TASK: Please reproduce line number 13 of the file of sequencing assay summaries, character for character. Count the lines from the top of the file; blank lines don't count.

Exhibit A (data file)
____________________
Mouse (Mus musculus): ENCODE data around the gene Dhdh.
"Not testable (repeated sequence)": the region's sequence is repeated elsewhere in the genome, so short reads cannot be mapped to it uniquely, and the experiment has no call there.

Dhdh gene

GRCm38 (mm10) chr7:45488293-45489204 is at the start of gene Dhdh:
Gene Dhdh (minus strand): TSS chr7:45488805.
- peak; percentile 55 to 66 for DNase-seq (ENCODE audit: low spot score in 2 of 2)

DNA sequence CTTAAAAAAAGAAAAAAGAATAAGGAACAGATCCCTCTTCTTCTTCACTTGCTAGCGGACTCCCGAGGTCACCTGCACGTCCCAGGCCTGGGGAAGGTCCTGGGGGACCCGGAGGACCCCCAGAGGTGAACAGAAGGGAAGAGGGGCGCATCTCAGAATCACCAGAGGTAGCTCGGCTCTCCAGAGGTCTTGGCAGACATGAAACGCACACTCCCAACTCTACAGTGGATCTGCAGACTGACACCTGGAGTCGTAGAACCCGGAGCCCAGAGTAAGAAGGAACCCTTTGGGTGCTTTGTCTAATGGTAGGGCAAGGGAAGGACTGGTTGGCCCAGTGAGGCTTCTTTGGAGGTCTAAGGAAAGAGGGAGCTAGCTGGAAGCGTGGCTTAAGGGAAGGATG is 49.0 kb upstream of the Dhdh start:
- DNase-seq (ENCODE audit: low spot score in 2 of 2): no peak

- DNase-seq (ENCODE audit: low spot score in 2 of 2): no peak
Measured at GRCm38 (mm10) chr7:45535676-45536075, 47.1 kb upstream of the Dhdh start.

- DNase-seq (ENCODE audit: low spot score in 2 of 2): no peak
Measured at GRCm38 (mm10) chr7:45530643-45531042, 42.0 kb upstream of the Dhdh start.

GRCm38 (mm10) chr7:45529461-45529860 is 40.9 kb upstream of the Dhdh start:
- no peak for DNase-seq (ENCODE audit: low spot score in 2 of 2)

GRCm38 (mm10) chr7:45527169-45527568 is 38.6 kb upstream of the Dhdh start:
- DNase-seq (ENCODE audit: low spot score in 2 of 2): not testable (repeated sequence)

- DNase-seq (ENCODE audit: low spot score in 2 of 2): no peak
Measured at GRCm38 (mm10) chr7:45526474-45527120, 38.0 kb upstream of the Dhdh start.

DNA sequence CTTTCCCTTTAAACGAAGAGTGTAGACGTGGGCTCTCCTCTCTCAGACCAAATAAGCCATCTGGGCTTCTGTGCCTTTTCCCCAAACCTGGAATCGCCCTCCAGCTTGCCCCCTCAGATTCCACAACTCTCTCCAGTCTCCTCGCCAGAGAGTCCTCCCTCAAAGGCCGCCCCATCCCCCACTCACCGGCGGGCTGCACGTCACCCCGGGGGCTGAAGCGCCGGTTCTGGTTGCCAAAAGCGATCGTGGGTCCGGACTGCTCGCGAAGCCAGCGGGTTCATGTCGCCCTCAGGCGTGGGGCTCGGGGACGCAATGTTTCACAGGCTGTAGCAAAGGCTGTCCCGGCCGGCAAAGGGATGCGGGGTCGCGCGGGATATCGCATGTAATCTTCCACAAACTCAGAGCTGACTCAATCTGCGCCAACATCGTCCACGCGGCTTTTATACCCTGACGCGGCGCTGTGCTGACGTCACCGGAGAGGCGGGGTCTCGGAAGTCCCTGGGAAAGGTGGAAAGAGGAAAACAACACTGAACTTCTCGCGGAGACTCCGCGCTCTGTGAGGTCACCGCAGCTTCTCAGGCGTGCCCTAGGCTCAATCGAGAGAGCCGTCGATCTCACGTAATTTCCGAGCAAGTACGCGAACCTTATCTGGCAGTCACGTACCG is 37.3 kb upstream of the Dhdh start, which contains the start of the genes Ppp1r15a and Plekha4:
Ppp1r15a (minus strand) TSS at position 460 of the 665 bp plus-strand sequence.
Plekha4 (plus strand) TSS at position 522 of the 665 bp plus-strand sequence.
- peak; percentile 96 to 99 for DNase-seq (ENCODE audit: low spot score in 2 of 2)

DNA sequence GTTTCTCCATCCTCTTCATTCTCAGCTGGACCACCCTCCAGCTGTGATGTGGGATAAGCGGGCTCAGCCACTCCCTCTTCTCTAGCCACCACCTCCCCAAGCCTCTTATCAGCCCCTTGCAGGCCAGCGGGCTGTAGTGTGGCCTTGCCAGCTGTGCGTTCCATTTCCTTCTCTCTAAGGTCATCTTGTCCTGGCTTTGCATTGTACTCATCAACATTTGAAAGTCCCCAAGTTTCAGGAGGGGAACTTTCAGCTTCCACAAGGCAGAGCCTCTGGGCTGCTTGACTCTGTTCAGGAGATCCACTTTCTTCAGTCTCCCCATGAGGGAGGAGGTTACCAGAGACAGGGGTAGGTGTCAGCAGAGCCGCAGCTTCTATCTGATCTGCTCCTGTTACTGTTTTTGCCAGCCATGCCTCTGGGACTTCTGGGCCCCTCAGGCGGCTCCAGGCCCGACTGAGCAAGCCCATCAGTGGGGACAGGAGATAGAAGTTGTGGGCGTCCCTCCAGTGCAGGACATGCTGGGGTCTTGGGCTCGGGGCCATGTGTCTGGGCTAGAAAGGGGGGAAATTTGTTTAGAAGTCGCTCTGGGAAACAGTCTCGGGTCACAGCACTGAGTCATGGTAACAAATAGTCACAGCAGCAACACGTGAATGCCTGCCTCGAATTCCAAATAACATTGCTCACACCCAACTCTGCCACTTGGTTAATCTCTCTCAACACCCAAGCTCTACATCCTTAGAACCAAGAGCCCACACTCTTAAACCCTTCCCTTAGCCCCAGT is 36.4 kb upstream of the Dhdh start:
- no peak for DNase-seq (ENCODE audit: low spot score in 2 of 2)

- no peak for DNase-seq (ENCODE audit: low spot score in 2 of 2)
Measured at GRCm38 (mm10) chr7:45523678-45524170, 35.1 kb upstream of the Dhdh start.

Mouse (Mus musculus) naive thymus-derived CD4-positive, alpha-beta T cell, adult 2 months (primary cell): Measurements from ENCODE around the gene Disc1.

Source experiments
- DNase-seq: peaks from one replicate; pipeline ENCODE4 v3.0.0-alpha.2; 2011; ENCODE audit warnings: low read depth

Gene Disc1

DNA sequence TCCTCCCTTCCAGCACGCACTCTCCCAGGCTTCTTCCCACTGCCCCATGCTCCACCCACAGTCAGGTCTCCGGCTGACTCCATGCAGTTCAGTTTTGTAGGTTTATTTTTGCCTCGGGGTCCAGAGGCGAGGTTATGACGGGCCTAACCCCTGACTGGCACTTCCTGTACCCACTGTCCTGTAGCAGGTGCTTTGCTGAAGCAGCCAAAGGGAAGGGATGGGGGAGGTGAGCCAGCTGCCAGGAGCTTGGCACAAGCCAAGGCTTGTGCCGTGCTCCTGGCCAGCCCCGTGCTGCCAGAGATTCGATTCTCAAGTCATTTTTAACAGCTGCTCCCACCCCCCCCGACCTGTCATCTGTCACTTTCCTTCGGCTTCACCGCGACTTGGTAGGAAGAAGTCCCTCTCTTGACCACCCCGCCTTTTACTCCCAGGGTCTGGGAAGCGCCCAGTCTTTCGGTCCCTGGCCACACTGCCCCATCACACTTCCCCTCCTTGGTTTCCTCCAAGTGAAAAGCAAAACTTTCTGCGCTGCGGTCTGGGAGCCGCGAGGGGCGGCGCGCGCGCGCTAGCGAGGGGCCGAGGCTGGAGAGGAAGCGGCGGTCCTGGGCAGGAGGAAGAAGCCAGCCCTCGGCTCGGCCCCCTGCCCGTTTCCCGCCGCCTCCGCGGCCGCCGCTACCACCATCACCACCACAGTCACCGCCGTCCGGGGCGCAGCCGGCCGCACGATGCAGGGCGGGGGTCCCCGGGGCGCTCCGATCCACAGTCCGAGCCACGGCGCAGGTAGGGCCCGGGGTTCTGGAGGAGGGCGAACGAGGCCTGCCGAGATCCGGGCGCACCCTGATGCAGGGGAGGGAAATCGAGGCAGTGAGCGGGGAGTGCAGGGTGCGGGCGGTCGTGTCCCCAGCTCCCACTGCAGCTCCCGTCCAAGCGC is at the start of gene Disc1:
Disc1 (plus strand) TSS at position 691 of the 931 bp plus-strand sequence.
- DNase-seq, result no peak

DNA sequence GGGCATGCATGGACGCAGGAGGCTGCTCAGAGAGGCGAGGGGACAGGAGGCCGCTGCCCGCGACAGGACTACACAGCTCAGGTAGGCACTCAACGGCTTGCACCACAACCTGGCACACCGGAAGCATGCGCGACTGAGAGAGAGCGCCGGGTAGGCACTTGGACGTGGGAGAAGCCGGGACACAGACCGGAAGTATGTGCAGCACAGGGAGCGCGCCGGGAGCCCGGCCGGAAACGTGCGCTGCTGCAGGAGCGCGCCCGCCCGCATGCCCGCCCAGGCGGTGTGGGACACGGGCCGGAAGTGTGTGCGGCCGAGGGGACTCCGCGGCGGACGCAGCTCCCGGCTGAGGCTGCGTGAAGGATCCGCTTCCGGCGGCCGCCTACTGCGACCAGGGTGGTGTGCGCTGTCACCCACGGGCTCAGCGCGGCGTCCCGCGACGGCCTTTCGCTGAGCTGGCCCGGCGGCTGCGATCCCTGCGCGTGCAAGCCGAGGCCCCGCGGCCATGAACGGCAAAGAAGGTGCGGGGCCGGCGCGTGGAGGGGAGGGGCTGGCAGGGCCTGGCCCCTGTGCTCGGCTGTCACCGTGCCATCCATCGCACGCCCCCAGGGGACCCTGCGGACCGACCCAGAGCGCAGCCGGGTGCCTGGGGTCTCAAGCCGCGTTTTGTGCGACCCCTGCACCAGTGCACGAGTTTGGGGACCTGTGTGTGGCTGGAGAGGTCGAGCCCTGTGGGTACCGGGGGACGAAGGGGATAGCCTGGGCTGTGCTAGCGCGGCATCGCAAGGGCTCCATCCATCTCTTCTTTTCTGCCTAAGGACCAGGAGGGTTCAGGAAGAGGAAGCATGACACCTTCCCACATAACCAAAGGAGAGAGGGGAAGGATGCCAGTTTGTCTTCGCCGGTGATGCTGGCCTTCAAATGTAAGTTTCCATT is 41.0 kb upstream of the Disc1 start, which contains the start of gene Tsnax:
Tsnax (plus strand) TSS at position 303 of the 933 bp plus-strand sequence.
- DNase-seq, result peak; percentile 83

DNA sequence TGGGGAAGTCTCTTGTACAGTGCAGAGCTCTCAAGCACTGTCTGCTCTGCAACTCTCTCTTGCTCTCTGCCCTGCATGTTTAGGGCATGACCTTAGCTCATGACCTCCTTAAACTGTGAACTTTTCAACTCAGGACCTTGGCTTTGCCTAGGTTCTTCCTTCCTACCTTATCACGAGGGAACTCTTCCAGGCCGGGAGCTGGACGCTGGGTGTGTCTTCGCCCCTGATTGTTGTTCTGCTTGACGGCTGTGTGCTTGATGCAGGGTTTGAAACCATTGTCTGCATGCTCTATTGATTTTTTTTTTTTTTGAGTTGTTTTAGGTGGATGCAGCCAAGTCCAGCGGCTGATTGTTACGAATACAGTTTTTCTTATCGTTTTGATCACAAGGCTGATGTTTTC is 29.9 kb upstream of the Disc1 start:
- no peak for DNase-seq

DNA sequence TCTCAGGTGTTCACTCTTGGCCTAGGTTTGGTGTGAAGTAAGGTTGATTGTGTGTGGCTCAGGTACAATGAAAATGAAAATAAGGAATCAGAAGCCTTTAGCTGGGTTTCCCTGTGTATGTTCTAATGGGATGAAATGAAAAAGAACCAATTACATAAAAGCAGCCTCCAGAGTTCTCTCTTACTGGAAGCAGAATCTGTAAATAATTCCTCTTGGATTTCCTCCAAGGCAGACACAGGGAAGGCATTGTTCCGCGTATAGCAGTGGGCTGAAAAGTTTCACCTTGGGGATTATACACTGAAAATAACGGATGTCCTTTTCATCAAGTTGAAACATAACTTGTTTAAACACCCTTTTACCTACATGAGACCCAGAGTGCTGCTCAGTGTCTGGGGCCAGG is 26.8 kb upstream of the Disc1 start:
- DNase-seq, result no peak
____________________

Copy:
GRCm38 (mm10) chr7:45529461-45529860 is 40.9 kb upstream of the Dhdh start: